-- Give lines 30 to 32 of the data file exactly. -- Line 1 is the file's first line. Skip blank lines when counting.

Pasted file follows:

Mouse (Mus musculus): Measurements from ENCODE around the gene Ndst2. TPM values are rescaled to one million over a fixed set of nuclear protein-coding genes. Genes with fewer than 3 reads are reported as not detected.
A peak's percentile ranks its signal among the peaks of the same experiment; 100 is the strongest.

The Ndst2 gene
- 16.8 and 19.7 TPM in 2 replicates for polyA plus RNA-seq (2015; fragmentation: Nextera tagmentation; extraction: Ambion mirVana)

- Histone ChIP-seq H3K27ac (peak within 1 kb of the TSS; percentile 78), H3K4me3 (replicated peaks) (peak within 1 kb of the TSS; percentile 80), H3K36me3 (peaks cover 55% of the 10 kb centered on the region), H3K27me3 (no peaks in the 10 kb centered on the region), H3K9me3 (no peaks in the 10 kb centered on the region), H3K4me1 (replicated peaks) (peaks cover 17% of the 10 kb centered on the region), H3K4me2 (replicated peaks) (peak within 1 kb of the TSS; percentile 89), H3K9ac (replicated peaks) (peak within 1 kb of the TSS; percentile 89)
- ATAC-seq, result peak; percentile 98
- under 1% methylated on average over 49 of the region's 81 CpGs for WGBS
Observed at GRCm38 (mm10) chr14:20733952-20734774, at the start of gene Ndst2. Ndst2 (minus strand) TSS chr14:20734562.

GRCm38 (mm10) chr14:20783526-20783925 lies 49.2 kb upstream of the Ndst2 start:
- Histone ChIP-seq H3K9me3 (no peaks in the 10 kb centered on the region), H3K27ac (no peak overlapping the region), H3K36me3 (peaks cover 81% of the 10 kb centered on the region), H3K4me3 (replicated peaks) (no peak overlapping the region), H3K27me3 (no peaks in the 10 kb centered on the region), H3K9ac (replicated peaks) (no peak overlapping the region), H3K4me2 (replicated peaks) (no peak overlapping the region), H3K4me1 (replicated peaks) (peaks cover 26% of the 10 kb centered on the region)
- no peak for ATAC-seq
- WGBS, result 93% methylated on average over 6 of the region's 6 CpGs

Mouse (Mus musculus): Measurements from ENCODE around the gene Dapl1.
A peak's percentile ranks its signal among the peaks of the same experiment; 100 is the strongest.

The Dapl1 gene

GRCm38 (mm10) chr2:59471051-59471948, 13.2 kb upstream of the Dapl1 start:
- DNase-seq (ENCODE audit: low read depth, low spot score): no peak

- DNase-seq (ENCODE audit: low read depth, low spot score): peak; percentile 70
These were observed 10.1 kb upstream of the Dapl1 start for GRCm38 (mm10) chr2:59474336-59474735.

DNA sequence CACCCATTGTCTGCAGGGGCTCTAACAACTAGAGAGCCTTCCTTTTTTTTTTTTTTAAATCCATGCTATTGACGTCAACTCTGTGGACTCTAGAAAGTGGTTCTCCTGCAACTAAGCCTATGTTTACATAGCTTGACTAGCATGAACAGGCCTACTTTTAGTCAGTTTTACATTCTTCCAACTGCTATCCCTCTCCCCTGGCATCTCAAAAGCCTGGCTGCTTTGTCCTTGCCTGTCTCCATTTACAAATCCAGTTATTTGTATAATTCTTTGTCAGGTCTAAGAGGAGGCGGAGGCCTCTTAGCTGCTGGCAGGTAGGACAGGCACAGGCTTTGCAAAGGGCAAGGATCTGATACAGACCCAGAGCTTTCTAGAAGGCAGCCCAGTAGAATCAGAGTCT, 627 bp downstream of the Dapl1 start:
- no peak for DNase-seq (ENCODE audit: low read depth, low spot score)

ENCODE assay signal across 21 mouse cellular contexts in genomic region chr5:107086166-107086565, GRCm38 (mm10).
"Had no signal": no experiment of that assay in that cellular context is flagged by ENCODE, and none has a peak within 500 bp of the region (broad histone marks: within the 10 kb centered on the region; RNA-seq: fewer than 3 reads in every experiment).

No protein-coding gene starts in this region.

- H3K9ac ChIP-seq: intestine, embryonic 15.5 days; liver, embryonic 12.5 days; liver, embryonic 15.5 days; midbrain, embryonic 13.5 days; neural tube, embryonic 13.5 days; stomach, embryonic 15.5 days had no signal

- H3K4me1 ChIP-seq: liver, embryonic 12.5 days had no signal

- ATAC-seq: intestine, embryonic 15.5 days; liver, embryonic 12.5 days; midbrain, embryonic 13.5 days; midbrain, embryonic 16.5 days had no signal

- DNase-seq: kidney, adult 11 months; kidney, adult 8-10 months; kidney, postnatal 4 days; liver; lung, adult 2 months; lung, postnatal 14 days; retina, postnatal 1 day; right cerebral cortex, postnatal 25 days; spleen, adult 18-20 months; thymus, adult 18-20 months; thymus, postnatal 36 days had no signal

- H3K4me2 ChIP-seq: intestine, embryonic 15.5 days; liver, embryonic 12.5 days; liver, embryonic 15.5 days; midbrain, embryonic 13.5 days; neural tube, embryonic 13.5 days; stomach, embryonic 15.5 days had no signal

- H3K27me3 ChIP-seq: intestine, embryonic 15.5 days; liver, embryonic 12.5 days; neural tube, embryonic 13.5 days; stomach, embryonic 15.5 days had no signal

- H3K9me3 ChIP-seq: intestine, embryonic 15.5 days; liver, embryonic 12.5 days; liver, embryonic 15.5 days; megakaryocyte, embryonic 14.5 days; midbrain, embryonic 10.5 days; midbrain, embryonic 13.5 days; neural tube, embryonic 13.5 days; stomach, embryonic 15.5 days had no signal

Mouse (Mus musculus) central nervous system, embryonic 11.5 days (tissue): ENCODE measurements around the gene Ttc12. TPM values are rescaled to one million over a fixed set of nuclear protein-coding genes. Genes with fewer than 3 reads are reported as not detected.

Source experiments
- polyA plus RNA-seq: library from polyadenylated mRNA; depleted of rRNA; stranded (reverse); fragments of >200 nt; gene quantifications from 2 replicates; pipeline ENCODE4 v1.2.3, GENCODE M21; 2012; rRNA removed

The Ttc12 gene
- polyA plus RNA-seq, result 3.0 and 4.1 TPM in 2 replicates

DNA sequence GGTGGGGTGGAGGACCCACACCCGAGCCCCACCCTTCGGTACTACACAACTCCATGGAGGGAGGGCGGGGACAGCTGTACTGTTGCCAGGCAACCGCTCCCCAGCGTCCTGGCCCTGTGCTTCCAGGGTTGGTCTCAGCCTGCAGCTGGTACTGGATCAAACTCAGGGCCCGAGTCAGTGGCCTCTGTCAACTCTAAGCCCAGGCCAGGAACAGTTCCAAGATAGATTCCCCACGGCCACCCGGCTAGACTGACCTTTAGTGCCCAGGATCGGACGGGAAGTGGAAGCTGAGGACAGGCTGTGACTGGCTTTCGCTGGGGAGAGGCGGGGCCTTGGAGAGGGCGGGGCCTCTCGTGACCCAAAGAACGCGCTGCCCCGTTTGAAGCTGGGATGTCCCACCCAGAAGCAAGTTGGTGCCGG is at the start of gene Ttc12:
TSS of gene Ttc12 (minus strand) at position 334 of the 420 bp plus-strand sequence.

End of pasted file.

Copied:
- H3K27me3 ChIP-seq: intestine, embryonic 15.5 days; liver, embryonic 12.5 days; neural tube, embryonic 13.5 days; stomach, embryonic 15.5 days had no signal

- H3K9me3 ChIP-seq: intestine, embryonic 15.5 days; liver, embryonic 12.5 days; liver, embryonic 15.5 days; megakaryocyte, embryonic 14.5 days; midbrain, embryonic 10.5 days; midbrain, embryonic 13.5 days; neural tube, embryonic 13.5 days; stomach, embryonic 15.5 days had no signal

Mouse (Mus musculus) central nervous system, embryonic 11.5 days (tissue): ENCODE measurements around the gene Ttc12. TPM values are rescaled to one million over a fixed set of nuclear protein-coding genes. Genes with fewer than 3 reads are reported as not detected.